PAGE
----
Enforcing Arbitral Awards involving Foreign Parties: A Comparison of the United States and China* – Vol. 11 No. 4

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AuthorXiaowen Qiu**

Published: October 2000

United States
Categories of Disputes
Investment Disputes
Enforceability of Arbitration Agreements

Description: China’s decision to open itself to the outside world coincided with a dramatic increase in the globalization of the world economy. As a result of these circumstances, the question of whether contracts relating to investment in, or trade with, the People’s Republic of China are subject to arbitration has become a matter of considerable international interest. The People’s Republic of China abolished all laws from prior regimes when it was established in 1949. With the ensuing struggle over the direction the Chinese revolution should take, the introduction of new laws and stable courts was, for many years, very slow. Because formal legal systems had never played a large part in the way disputes were resolved in China, their absence was not particularly problematic to China. Even today, consistent with long-standing Chinese tradition, arbitration, mediation and negotiation are more culturally accepted methods of settling disputes in China than legal proceedings.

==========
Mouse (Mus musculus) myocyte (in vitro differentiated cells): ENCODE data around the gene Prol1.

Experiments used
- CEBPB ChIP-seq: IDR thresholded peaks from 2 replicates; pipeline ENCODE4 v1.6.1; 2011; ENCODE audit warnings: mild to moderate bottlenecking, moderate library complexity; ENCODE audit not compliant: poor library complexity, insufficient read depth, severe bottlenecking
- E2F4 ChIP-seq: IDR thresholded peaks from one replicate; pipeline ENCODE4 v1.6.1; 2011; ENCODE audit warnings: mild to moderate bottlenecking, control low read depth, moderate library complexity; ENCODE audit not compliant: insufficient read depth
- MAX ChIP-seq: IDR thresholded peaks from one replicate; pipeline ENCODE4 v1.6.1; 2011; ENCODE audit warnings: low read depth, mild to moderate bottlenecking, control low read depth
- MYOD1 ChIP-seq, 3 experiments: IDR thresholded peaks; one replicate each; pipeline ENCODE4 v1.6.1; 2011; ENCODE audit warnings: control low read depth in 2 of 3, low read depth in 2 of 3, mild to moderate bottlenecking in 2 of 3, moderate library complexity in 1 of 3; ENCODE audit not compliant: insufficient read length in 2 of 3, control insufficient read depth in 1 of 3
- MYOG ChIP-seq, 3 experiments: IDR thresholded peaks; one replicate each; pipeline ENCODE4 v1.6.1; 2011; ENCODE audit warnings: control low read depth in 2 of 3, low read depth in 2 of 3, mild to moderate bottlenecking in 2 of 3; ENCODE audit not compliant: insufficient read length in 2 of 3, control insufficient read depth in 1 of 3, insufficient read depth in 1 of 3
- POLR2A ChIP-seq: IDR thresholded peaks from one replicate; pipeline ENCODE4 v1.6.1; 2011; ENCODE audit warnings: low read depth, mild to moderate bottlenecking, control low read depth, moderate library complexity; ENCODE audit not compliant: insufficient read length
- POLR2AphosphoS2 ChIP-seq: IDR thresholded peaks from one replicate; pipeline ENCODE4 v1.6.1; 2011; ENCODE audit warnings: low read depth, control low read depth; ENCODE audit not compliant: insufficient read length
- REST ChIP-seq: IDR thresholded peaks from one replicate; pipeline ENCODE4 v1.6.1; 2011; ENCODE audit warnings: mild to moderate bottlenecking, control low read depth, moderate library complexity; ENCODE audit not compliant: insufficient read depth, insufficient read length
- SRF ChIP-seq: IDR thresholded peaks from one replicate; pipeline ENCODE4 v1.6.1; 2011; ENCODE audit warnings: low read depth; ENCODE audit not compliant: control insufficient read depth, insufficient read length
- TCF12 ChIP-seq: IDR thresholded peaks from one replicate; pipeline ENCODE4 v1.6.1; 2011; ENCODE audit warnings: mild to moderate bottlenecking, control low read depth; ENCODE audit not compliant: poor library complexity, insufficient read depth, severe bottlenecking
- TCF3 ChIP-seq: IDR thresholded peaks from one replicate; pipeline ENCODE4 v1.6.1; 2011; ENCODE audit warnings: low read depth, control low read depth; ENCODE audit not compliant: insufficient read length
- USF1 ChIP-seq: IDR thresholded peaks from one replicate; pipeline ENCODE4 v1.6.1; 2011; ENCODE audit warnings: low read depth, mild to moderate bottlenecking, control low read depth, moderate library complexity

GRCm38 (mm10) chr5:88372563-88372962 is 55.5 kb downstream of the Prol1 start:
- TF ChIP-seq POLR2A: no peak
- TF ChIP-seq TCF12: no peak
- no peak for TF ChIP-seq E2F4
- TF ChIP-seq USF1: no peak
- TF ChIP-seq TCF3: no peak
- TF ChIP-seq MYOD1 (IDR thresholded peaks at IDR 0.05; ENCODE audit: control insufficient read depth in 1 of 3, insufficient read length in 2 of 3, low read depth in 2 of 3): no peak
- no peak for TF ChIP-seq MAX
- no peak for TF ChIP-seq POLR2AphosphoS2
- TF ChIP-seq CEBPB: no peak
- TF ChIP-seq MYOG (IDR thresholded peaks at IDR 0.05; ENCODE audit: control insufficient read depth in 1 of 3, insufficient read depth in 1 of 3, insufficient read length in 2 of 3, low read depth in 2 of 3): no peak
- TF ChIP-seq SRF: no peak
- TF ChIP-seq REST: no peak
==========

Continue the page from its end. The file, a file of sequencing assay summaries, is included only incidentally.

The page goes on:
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*Notes & Comments
**Associate, Davis, Polk & Wardwell, New York City. J.D., 2000 (Columbia University School of Law); L.L.M., 1992 and B.A., 1992 (People’s University of China). The author wishes to thank Professor Hans Smit of Columbia University School of Law for his guidance throughout the preparation of this article. The author also wishes to thank Tom Munno, Esq., managing partner of Dechert, Price and Rhoads, LLP (New York City) and Sebastien Besson, Esq., associate with the Geneva law firm Python Schifferli Peter & Partners, for their invaluable comments.